Iran Suspected of Planning More Nuclear Sites

Western intelligence agencies and U.N. inspectors suspect Iran is planning to build more nuclear sites despite international demands that it open up its operations for inspection, The New York Times reported.

Comments recently made by a top Iranian official reportedly prompted inspectors to search for at least two more sites.

Ali Akbar Salehi, the head of Iran’s Atomic Energy Organization, said in an interview with the Iranian Student News Agency that President Mahmoud Ahmadinejad ordered building to begin promptly on two new plants inside mountains.

"God willing," Salehi told the News Agency, "we may start the construction of two new enrichment sites" in the Iranian new year, which began March 21.

The Times reported that U.S. officials are also suspicious of continued nuclear building by Iran and are examining satellite evidence about a number of suspected sites in the country.

They have not yet determined the sites are being used to produce nuclear fuel.

Last September, President Obama revealed the evidence of a hidden Iranian nuclear site at Qum.

On Saturday, the head of the Arab League urged the 22-nation bloc to engage Iran directly over concerns about its growing influence in the region and its disputed nuclear program.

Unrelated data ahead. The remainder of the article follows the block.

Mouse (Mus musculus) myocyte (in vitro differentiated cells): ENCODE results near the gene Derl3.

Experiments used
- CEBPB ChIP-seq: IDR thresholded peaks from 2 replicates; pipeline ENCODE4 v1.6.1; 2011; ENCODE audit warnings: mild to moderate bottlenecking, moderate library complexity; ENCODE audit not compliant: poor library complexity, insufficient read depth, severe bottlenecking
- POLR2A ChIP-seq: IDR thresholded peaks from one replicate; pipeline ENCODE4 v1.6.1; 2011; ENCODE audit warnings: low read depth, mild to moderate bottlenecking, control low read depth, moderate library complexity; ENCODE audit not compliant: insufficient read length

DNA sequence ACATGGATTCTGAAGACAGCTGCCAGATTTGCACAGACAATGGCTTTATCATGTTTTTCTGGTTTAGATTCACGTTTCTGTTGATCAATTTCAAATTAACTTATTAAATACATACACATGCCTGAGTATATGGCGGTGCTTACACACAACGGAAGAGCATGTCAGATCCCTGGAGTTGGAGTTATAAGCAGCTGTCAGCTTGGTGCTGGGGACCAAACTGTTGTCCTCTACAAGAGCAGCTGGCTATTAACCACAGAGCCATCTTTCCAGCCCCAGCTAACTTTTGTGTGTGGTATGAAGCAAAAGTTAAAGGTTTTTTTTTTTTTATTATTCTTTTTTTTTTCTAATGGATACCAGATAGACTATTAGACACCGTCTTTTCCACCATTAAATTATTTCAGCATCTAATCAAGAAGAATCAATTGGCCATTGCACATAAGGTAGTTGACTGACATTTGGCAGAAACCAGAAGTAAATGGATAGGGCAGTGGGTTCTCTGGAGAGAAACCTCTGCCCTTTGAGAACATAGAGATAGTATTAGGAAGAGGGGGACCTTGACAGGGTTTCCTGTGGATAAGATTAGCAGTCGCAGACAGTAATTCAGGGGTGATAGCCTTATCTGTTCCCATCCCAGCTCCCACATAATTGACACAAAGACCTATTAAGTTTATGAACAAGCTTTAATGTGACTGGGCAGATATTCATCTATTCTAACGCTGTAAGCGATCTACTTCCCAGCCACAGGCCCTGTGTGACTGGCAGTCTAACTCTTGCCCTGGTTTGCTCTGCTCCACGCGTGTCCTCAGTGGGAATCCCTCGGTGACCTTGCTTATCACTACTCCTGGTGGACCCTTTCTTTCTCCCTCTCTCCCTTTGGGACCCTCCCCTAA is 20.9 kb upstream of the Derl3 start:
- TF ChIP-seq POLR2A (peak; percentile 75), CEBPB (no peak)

Amr Moussa outlined his plan for closer ties with Iran, saying it would involve a forum for regional cooperation and conflict resolution that would include Iran and Turkey -- both non-Arab nations.

But the proposal could undermine U.S. and Israeli efforts to isolate Tehran amid concerns that its nuclear program aims to develop atomic weapons. It also comes as the U.S. and other Western powers push for a fresh round of sanctions over Iran's nuclear defiance. Tehran insists its program is for peaceful purposes.

I realize that some are worried about Iran but that is precisely why we need the dialogue," Moussa said.

The push to engage Tehran seems to be at least partly fueled by Arab frustration over Washington's failure to get Israel to back down on plans for more Jewish settlements on land the Palestinians want for a future state.

It also suggests that Arab nations are increasingly less likely to align with the U.S. strategy on Iran if they feel they are getting nothing in return in Mideast peace efforts.

The Associated Press contributed to this report.